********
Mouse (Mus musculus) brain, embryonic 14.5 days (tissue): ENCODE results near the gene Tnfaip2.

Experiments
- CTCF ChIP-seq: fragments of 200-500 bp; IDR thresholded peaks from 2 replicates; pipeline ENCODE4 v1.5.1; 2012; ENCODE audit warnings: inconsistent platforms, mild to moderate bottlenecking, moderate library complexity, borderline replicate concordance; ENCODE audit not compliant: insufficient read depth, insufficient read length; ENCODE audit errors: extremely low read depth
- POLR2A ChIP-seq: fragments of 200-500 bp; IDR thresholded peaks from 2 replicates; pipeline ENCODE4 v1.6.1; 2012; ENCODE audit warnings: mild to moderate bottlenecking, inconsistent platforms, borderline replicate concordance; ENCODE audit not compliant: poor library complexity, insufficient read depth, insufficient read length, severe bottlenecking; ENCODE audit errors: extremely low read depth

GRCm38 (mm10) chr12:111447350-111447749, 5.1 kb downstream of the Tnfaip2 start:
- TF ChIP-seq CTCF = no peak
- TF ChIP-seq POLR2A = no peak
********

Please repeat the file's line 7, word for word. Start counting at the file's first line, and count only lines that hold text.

- TF ChIP-seq POLR2A = no peak